In order to reduce the R0 value to the range of 0.20-0.40 and the Rt value to the range of 0.10-0.20 for LSD, the vaccination schedule and vector struggle in the fight against the disease should be done at the right and ideal time according to the model we have created. Vaccination activities within the scope of combating LSD in Turkey are completed at the end of June. However, in order to achieve the success of the LSD protection control program, it is most critical to complete the fight against the vector before the vaccination program, taking into account regional and seasonal differences. Vector activity increases in Turkey due to the warming of the weather in June. In this context, it is recommended to complete the vaccination program in May in order to reach the ideal values in the model. By using the SEIR model in combating LSD, new and different solutions have been proposed to reduce the economic losses caused by the disease.

In simulations using the SEIR epidemic model, the detection of LSD infection during the incubation period changed the disease course, causing a decrease in production loss due to the infection (Fig. 3). In the current calculation in the study (50% dairy cattle -50% beef cattle), production losses due to LSD infection are valued at US $ 886.34 per female and the US $ 1,066.61 per male animal. The main difference in the value loss calculated in beef cattle and dairy cattle is that the economic value of carcass meat loss in male animals is 30% higher than that of females. This is a huge economic loss for Turkey, which is an importer of red meat. In addition, these losses per beef cattle and dairy cattle create economic difficulties for producers who earn their livelihood with livestock. On the other hand, even though LSD is a compensatory disease, failure to pay this compensation to producers on time increases the size of the damage. In the model framework, putting forward protection-control strategies in combating the disease will enable a decrease in the number of animals to be slaughtered and the amount of compensation to be paid.

In the research made to calculate the economic losses caused by LSD; The focus has been on direct economic losses resulting from the disease. However, it has been noticed that indirect economic losses are ignored (İnce et al.). In calculating financial losses due to LSD, only the number of animals diagnosed with LSD was calculated in the examinations made over the samples sent to the laboratories. In addition, treatment and vaccination costs have been mentioned in LSD disease, but this disease vaccination (in Turkey) is a free, untreated and notifiable disease (Şevik and İnce). Unlike other studies, in the methodology we use in calculating the economic losses caused by LSD, taking into account the gender difference in indirect losses (carcass loss, skin loss, milk loss and waste calf loss), it is handled with a comprehensive calculation method throughout Turkey.

In a study conducted in Ethiopia, over 94% of the herd owners reported LSD to be a significant problem for cattle production, and 92.2% of LSD cases affected cattle marketing. The average loss per animal in the Holstein breed due to deaths was estimated at USD 1250, that for a lactating cow was USD 216, while the diagnosis and drug cost per animal was USD 5. The average total financial loss due to an LSD epidemic at the herd level was reported to be USD 1176, and the largest loss components were deaths (USD 1000) and milk loss (USD 120) [28].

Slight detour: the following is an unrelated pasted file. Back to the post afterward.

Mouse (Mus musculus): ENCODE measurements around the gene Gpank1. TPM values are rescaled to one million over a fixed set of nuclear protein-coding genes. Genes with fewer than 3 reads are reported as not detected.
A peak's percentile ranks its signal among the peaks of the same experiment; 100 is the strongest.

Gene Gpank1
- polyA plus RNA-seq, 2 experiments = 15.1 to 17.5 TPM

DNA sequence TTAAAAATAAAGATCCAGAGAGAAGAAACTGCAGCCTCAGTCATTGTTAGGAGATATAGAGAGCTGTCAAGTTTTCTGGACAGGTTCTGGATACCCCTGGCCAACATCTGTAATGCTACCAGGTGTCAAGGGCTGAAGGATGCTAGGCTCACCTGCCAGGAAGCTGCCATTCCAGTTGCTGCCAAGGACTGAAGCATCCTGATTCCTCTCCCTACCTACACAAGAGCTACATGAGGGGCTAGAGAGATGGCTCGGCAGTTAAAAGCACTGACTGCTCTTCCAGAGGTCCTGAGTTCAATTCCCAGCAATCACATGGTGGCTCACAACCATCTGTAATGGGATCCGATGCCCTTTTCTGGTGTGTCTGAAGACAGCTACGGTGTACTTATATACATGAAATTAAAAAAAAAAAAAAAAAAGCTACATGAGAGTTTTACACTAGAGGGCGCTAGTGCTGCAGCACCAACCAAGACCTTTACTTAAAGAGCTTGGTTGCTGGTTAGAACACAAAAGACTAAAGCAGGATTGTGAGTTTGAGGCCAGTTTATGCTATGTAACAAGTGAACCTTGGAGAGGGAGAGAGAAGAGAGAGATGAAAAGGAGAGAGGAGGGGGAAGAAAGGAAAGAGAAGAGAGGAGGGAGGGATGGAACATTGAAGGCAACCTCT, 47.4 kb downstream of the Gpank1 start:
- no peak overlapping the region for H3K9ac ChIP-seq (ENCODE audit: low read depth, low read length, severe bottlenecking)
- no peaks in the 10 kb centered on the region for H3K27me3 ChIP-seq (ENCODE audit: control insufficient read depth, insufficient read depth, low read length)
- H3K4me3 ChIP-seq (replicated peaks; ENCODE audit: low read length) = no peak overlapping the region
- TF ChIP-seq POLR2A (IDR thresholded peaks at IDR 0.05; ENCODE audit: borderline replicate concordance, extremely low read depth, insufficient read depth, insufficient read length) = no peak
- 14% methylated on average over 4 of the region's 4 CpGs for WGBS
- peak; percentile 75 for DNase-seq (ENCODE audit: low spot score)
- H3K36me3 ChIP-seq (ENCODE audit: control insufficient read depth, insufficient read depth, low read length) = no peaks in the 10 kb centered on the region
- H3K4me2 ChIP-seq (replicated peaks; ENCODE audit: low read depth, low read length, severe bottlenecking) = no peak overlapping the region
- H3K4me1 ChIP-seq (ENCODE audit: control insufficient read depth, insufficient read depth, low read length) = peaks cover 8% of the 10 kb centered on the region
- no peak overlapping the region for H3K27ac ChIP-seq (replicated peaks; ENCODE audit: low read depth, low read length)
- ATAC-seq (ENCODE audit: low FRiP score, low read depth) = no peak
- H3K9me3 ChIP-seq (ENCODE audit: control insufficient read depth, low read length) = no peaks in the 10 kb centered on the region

In a study aiming to measure the cost of disease and control measures applied for LSD patients in Albania, Bulgaria, and Macedonia between 2016-2017, the total cost due to the disease in the three countries was calculated to be 20.9 million Euros. (Million USD 25.45). Also, the cost per animal in the affected herds in the above countries was calculated as 539 (USD 656), 147(USD 179), and 258 (USD 314) Euros, respectively [8].

In a study conducted in Nigeria between August 2017 and January 2018, LSD-infected animals' slaughter or sale at low prices in flocks was adopted as a common coping strategy. In this case, the farmers reported that they had to sell the animals for 47% lower than their average value [24]. However, the fact that the vaccination program is at the forefront in the protection-control strategy applied in Turkey and the obligatory notification of the disease and the culling by paying the compensation does not make it possible to sell the infected animals in the market.

In Turkey, the LSD is not treated because LSD is a notifiable disease. For this reason, the loss of the enterprise owners is paid by the state. Therefore, treatment costs were not considered while calculating the production losses. However, in other studies, treatment costs have accounted for 27.9 GBP (USD 39.46) in Jordan [2] and 28.7 EUR ( USD 34.96) per animal in Albania [21].

Within the scope of the research, the lack of information about the gender of animals affected by LSD in Turkey and the cost of protection-control strategies and the effect of the vaccine used on the disease constitute the limitation of the research.


The SEIR model contributes significantly to identifying animal epidemics and modelling their dynamics, control-treatment, and eradication studies. In this study, we have applied the SEIR model to determine the prognosis of LSD and have predicted that practices such as controlling animal movements, effective quarantine practices, fight against vectors, year-round vaccination, prevention of the entry of infected animals into safe herds, increasing the capacity of monitoring, and monitoring the disease will reduce the economic losses due to the disease.